4. Put the dough in a bowl and cover with a plastic wrap.  Leave it in the fridge overnight.
  5. The following morning, take it out from the fridge for at least an hour to reach room temperature.
  6. Dusting flour on your hands, fold the dough again by getting the outer part, folding it inwards.  
  7. Divide the dough to 6 parts (weighing approximately 70 g.) for the brioche and other 6 parts (weighing approximately 10 g.) for the little balls on top. 
  8. Shape the little balls.  Set aside.  Shape them to 6 big balls with a little crater in the middle to put the little balls.  
  9. Line them up in a baking pan covered with parchment paper.  
  10. Cover with a plastic wrap inside the oven with the light on at an average temperature of 30 degrees Celsius to make it rise.  You can also leave it in warm place.  Leave for about 1 1/2 - 2 hours until the size has doubled.   
  11. Whisk egg yolk and the remaining milk, about a tablespoon.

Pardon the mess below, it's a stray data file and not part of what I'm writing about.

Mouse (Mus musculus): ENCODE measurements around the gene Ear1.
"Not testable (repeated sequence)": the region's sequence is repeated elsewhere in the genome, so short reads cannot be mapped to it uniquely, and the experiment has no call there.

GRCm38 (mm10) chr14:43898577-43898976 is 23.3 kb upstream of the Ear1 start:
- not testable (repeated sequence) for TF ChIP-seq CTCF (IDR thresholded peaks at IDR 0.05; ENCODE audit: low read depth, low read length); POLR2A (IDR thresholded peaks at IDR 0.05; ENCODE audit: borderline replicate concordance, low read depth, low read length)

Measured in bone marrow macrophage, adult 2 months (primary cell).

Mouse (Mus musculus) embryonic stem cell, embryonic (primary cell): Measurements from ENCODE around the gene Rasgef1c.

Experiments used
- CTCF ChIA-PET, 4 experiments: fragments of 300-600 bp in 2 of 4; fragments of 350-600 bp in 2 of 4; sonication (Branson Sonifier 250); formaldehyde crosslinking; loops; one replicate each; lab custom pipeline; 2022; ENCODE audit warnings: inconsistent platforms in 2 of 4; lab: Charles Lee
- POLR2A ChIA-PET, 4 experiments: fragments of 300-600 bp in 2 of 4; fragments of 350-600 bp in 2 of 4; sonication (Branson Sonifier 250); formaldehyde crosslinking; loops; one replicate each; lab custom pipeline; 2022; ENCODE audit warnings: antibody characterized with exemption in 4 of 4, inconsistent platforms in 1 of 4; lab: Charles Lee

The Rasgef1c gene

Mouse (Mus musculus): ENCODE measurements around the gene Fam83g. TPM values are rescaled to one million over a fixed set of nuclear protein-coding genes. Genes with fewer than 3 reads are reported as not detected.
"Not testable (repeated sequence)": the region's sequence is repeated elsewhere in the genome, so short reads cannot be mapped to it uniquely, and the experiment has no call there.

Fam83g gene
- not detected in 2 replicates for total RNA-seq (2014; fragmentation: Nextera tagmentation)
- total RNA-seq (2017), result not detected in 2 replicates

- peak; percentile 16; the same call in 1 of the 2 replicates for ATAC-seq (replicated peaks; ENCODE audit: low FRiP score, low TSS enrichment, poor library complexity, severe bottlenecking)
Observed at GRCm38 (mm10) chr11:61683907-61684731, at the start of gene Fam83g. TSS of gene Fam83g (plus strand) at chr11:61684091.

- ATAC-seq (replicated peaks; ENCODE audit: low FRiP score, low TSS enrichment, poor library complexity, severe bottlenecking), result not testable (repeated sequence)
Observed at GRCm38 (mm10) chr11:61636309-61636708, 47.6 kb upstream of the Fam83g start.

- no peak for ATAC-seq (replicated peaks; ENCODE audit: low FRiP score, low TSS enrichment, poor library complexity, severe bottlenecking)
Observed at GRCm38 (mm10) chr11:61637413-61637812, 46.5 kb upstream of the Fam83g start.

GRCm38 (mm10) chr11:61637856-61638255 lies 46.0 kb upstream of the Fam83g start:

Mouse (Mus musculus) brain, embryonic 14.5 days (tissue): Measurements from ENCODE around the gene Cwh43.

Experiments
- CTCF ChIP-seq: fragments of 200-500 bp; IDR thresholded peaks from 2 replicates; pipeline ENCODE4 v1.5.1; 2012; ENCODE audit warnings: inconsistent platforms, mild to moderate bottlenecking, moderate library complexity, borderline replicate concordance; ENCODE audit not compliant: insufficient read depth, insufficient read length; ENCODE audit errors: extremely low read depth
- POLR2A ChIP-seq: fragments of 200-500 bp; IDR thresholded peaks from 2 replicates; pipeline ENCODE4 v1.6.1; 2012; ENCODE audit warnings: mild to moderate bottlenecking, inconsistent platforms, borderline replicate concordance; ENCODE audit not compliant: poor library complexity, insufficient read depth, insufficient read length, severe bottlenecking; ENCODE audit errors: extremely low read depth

12. Brush this mixture on top of all the brioche.  
  13. Put back the brioche in the pre-heated oven at 190 degrees Celsius for 20 minutes or until they have attained a rich golden color.







12 comments:

  1. What a beautiful trio of granita, and your brioche looks delicious - can't wait to try it!

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  2. Gorgeous post! I'd love to try almond granita because it's my favorite nuts. Your creative food styling always amazes me. While I'm searching for some stuff to take a picture with, I bet you are done with photo shoot! Love how colorful these are and very cheerful!

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    1. The almond's great too Nami, just the mildest among the three. Thanks!